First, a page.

Tagelections

3,077 major party candidates filed for 2020 Congress elections

As of July 27, 3,077 major party candidates have filed to run for the Senate and House of Representatives in 2020.

So far, 481 candidates are filed with the Federal Election Commission (FEC) to run for U.S. Senate. Of those, 382—194 Democrats and 188 Republicans—are from one of the two major political parties. In 2018, 527 candidates filed with the FEC to run for U.S. Senate, including 137 Democrats and 240 Republicans.

For U.S. House, 3,092 candidates have filed with the FEC to run. Of those, 2,695—1,263 Democrats and 1,432 Republicans—are from one of the two major political parties. In 2018, 3,244 candidates filed with the FEC, including 1,566 Democrats and 1,155 Republicans.

Thirty-six members of the U.S. House are not seeking re-election in 2020. That includes 27 Republicans and nine Democrats. Four senators (three Republicans and one Democrat) are not running for re-election. In 2018, 55 total members of Congress—18 Democrats and 37 Republicans—did not seek re-election.

On November 3, 2020, 35 Senate seats and all 435 House seats are up for election. Of those Senate seats, 33 are regularly scheduled elections, while the other two are special elections in Arizona and Georgia. Twelve are Democratic-held seats and 23 are Republican-held seats. In the House, Democrats currently hold a majority with 232 seats.

Additional reading:


Four congressional races in Georgia move to runoffs on August 11

Four primary runoff elections are scheduled in three of Georgia’s congressional districts on August 11, 2020. Primary runoffs in Georgia were originally scheduled to be held on July 21 but were postponed to August 11 amid concerns surrounding the coronavirus pandemic. The statewide primary election was held on June 9, 2020.

To avoid a runoff, candidates for select federal and state offices in Georgia must receive a majority (50% +1) of the votes cast in the election. If no candidate receives a majority of the votes cast, a runoff between the top two candidates is required. The filing deadline to run in the primary election passed on March 6, 2020, and the general election is scheduled on November 3, 2020.

Candidates are in primary runoff elections in the following congressional districts:

U.S. House District 1

• Democrats Joyce Marie Griggs and Lisa Ring are facing off to determine who will challenge incumbent Earl Carter (R) in the general election.

U.S. House District 9
• The seat is open after incumbent Doug Collins (R), who was first elected in 2012, opted not to run for re-election this cycle. He has instead filed to run in a special election to the U.S. Senate to represent Georgia. Primary runoffs are being held for both the Democratic and Republican parties.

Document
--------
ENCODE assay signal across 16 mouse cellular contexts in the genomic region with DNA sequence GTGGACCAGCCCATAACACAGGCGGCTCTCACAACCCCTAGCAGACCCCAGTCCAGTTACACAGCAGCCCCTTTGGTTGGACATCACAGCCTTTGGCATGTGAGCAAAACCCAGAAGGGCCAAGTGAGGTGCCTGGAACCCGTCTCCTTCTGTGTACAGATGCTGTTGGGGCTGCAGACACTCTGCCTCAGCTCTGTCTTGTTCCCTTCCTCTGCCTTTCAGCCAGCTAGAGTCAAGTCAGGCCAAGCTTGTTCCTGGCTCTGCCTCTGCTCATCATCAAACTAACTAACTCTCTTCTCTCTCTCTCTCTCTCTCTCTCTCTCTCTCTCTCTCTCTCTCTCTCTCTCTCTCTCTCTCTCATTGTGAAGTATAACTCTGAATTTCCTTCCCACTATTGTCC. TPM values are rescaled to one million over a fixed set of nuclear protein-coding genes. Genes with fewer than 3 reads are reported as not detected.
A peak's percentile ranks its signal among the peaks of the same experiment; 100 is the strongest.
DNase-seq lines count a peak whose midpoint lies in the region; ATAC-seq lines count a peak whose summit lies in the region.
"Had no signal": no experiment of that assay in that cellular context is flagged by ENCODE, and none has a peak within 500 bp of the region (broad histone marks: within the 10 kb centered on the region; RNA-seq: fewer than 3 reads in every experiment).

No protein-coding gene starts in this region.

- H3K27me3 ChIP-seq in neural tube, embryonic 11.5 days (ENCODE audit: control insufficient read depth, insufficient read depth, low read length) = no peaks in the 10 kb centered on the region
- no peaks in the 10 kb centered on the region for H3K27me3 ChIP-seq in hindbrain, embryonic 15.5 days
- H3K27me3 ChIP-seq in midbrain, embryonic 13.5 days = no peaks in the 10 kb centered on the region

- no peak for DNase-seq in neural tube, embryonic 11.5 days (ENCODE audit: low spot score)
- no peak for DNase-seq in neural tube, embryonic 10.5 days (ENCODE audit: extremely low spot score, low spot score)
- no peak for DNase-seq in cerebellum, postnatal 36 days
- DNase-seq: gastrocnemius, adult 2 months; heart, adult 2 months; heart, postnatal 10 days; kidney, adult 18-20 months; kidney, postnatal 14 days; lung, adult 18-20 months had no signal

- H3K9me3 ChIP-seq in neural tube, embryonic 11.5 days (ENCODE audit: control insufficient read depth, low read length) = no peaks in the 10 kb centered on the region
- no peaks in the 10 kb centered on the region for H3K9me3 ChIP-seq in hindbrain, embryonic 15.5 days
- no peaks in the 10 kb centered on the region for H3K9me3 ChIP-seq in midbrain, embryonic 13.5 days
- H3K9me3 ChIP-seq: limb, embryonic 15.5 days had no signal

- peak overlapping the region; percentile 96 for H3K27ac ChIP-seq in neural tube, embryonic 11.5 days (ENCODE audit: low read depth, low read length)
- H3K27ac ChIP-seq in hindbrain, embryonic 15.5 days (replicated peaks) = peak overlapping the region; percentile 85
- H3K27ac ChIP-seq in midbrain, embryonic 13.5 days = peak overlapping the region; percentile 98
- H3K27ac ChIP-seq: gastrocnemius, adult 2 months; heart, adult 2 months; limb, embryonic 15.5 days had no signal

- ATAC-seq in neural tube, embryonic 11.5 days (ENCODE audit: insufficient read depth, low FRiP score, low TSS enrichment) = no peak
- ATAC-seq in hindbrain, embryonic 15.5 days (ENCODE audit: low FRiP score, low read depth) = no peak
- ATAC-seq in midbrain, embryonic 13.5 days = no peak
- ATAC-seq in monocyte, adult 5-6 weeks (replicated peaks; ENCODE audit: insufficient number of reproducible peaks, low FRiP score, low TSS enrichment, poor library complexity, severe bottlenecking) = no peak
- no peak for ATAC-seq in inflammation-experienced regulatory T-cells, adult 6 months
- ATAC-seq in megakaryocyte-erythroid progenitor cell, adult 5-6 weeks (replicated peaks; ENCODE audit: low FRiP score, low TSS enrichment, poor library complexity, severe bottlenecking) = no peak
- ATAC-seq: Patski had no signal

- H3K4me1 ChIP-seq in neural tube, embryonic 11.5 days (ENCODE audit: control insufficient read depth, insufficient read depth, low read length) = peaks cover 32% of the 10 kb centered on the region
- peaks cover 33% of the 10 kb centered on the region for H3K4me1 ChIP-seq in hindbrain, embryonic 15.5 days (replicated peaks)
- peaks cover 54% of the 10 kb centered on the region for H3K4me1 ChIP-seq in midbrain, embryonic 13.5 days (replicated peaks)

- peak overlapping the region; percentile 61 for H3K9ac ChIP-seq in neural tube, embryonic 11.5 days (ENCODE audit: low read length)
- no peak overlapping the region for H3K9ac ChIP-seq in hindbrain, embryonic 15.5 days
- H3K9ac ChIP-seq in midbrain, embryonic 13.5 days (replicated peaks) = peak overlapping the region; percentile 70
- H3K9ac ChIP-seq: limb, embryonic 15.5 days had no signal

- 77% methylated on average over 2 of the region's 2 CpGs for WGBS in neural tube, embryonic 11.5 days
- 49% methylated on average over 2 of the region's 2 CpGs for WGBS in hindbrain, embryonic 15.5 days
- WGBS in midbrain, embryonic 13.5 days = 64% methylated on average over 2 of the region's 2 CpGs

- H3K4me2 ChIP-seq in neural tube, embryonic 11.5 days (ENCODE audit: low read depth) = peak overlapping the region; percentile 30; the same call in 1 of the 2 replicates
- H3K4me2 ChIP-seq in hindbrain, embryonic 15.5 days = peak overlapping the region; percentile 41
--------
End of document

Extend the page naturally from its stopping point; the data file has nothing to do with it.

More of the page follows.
• Democratic primary runoff: Devin Pandy and Brooke Siskin are facing off to determine who will advance to the general election.

• Republican primary runoff: Andrew Clyde and Matt Gurtler are facing off for a spot in the general election.

U.S. House District 14
• The seat is open after incumbent Tom Graves (R), first elected in 2010, announced he would not seek re-election in 2020.

• Republicans John Cown and Marjorie Taylor Greene are running in the runoff to secure a spot in the general election where the winner will face Democrat Kevin Van Ausdal.

Ballotpedia is also covering Georgia elections in the following areas:
• U.S. Senate
• Public Service Commission
• State Senate
• State House
• State supreme court
• State court of appeals
• Local elections in DeKalb County and Fulton County
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Voters decide primaries in Maine, primary runoffs in Alabama, Texas

The primary election for Maine’s congressional seats took place on July 14, 2020. The filing deadline to run passed on March 16. Candidates competed to advance to the general election scheduled on November 3.

The following races were decided, meaning one or more candidates advanced to the general election, on primary election night:
• U.S. Senate – one seat

• U.S. House of Representatives – two seats

Maine uses a ranked-choice voting system (RCV), in which voters rank candidates by preference on their ballots. If a candidate wins a majority of first-preference votes, he or she is declared the winner. If no candidate wins a majority of first-preference votes, the candidate with the fewest first-preference votes is eliminated. First-preference votes cast for the failed candidate are eliminated, and the second-preference choices on those ballots are then tallied. A new tally is conducted to determine whether any candidate has won a majority of the adjusted votes. The process is repeated until a candidate wins an outright majority.

As of July 2020, Maine was the only state that had adopted RCV at the state level, although other states have adopted RCV at the municipal level or have adopted RCV but not yet implemented it.

Maine’s primary election was the 31st to take place in the 2020 election cycle. The next primary is on August 4 in Arizona.

Alabama and Texas held statewide primary runoffs on July 14.

The filing deadline to run in Alabama passed on November 8, 2019. To avoid a primary runoff in Alabama, a candidate had to win a majority of votes cast in the primary election. If no candidate won a majority of votes, the top two candidates advanced to the primary runoff. Alabama’s primary election was held on March 3, 2020. Three congressional seats advanced to primary runoffs in Alabama, including one race for the U.S. Senate and two for the U.S. House. All three of these races were decided on election night.